by Sevenstars

Many of the miners who flooded into each successive treasure region had been in California or Oregon since the '50's. Californians were known as "yon-siders" and veteran prospectors in general as "self-risers." They had become Western in every sense of the word. These, and especially the "Old Californians," veterans of the days of '49, were eagerly consulted and copied by the greenhorns in matters of mining law, technique, and camp life; it was they who contributed most of the knowledge and techniques, which gave a certain sameness to the atmosphere of every new camp and strike. Yet in the mountain region, especially in Montana, they were soon joined by veterans of the Civil War, particularly from the broken and disillusioned South, and the area became incredibly polyglot. Pemberton's 30,000 men, surrendering to Grant at Vicksburg, were released on a parole forbidding them to take up arms for the South again unless exchanged. To many of them the rich mines of the new Northwest meant fresh opportunities to forget the ache of failure and futility. There they mingled with many a Yankee deserter and draft-evader who found the treasure fields of California, Nevada, or Montana more to his liking than the battlefields of Virginia. Eastern tenderfeet rubbed elbows with the various old-timers; Yankee abolitionists and former slaveholders from Dixie swung pickaxes together, but fought their own war on the side. All nationalities were represented, from the "Heathen Chinee" of Bret Harte to the beefy German girls who danced in the hurdy-gurdies. The Chinese began moving out from California about 1850; in fifteen years or so they had settled throughout Nevada, Montana, and Idaho, and around 1870 they arrived in Denver. Most mining boom towns had a large population of them; they moved in to rework ground abandoned by white men, grow vegetables, and provide laundry and other humble services, and were followed by Chinese merchants to cater to their needs. If a Chinese staked a claim it always got jumped, but being thrifty and industrious they usually managed to save money. Welsh and Cornish laborers were in high demand for their skill at timbering; the latter were known as "Cousin Jacks" and their women as "Cousin Jennies," supposedly because years of intermarriage in their small shire had made each the relative of all. Quick wealth attracted not only miners, but those who would "mine the miners" in ways both essential and iniquitous. There were fortunes to be made--in banking, freighting, merchandising, even farming; even more rapidly in fields less staid.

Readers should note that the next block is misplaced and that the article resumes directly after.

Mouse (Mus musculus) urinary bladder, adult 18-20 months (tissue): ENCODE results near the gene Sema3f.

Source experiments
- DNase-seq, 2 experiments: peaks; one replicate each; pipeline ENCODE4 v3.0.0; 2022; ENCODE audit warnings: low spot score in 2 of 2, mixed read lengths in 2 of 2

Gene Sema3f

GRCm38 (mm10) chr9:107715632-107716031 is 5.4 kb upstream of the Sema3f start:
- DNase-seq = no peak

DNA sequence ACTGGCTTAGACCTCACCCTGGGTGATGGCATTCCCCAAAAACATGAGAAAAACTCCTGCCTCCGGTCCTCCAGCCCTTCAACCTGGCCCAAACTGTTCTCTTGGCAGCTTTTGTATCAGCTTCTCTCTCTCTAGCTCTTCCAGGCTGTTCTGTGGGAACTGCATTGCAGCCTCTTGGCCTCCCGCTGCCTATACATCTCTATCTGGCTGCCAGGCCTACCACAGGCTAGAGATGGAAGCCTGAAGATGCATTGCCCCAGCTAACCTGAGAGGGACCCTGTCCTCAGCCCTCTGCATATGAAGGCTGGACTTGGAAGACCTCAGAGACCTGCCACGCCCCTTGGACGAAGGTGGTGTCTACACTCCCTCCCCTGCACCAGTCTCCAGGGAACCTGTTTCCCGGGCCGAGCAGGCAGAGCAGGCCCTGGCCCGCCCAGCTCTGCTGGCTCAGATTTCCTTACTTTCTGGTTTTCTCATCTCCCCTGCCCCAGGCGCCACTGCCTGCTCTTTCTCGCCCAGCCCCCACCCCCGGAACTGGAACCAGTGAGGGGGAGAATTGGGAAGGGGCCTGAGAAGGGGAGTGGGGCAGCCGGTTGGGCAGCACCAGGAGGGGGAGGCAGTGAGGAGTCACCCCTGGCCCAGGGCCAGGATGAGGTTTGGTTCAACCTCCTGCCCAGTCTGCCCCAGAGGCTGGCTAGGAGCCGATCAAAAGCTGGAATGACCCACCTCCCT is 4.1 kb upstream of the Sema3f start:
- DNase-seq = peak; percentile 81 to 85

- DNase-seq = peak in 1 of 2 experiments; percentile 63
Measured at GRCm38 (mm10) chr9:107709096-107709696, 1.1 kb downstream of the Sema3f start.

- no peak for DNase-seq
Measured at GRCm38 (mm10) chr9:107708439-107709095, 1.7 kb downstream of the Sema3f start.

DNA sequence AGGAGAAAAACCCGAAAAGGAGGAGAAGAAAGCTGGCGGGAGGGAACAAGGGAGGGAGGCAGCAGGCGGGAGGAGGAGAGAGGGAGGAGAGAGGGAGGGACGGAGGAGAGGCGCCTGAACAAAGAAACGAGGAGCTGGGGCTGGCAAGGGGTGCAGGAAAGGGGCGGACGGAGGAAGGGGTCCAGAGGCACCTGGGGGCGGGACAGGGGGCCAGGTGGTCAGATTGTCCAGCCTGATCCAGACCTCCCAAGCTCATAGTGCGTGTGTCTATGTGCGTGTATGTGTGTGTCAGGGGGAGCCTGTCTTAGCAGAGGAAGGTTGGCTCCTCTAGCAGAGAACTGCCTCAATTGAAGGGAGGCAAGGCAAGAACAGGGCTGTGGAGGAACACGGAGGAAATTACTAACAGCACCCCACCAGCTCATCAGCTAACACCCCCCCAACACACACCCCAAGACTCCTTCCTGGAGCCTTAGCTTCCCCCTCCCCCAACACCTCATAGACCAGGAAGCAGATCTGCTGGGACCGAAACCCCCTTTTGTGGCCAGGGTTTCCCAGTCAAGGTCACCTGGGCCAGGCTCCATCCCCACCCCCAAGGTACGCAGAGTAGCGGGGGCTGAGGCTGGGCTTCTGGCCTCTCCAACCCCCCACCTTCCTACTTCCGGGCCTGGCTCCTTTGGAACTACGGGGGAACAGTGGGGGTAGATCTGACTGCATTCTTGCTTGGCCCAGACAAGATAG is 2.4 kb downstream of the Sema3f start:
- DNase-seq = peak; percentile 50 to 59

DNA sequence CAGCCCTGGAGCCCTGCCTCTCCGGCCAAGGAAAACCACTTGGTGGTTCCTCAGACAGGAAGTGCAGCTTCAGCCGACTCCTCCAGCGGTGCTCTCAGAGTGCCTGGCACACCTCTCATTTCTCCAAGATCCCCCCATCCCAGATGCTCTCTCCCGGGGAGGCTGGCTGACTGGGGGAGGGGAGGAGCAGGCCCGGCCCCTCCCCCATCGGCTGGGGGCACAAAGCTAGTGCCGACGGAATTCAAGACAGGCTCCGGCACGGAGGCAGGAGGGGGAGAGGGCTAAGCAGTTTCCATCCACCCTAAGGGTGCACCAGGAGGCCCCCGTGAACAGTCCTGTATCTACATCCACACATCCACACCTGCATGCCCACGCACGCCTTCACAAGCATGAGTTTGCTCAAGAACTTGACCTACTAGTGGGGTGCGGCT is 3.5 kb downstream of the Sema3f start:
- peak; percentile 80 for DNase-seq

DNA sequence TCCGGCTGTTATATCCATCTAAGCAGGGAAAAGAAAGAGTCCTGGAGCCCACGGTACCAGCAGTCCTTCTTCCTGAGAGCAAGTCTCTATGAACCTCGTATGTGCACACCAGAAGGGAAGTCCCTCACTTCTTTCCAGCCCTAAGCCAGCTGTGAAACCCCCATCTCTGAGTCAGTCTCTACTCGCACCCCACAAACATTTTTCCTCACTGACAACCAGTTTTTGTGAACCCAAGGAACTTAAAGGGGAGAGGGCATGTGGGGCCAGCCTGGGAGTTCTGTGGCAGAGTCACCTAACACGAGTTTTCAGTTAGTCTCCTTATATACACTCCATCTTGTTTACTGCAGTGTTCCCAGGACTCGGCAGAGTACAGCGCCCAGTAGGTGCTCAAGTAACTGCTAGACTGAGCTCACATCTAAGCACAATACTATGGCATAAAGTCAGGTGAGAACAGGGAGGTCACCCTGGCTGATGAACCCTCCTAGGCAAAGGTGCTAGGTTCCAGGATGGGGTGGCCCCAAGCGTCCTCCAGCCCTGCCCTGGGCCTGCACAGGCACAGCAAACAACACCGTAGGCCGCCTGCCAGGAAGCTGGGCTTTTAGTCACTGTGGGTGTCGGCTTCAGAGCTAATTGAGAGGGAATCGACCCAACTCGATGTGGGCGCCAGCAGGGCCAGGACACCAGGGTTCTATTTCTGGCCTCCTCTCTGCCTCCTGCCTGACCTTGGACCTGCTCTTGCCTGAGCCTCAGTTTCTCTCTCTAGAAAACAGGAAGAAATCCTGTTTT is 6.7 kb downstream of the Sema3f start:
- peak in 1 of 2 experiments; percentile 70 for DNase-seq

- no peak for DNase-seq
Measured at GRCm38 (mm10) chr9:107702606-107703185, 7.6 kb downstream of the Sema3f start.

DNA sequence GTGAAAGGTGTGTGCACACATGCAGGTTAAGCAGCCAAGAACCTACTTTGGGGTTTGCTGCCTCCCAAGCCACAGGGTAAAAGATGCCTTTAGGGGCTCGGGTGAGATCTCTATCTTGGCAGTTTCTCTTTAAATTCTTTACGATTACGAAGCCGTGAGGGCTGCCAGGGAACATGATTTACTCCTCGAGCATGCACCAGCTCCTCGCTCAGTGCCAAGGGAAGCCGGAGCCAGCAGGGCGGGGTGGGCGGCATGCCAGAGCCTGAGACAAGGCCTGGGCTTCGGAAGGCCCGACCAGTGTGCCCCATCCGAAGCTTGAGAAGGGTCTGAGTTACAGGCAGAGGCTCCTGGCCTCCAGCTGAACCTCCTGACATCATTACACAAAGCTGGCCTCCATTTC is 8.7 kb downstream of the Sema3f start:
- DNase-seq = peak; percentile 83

Free-milling quartz--that which was found in outcrops on or near the surface and could readily be crushed in a stamp mill and the ore separated out with mercury--was scarce, and the gold-bearing gravels of the streams were quickly exhausted, often in a year or two. In all localities except the California goldfields, the treasure soon displayed a tendency to go underground--often deep underground--and a need arose for trained engineers who could shore up a shaft and tunnels with the new square-set timbering invented in Virginia City, metallurgists who knew how to go about the task of separating gold or silver from companion minerals, and men who could cope with the building of such a technical thing as a mill. To follow outcroppings deep under the surface required capital: tunnelling and shafting were expensive, with thousands of board feet of lumber required to shore up the interior; blasting was costly as well as dangerous, especially with the early hand drills that must be handled by highly skilled men; ventilation, moving ore underground, and hoisting it to the top demanded heavy outlay. Only when the signs of permanency were fairly certain did the financiers--the California bank crowd west of the Rockies, the eastern moneymen elsewhere--move in with big money and big plans, which usually amounted to buying up claims by the dozen or making loans for equipment in exchange for shares in a profitable mine. Any financial depression, such as that of 1873, slowed their interest and threw the camps into the doldrums. With them came the mine promoter--that imaginative and persistent midwife to the transfer of property to combinations of capital--and the bane of all mining camps, the speculator in mining stocks. Some were honest, but most used every trick in the book to milk savings from the little people--stock juggling, rumors and sucker articles in the local newspaper about a fabulous new strike, selling and buying on distant stock markets, so that no one except themselves ever knew for certain what was the truth and what was a lie. With big money, too, came the problems of absentee ownership: some managers were dishonest and absconded with bullion or profits; others were "jolly dogs," high-living relatives of directors who knew little of mining. And the independent miners were cast adrift, the simple processes sustained by their blister-and-callous labor no longer viable. Many went their way, panning new streams and dreaming new dreams, but many more became company workers, three-dollar-a-shift miners mucking ore into one-ton cars or part of a double-jack drilling team, one man holding and turning the drill, the other striking it rhythmically with an eight-pound sledge at fifty strokes a minute. And of these a good many added to the crime statistics by "high-grading"--simple theft of valuable ore which they carried off at the end of the shift, in their lunchboxes, their pockets, or special bags under their clothes.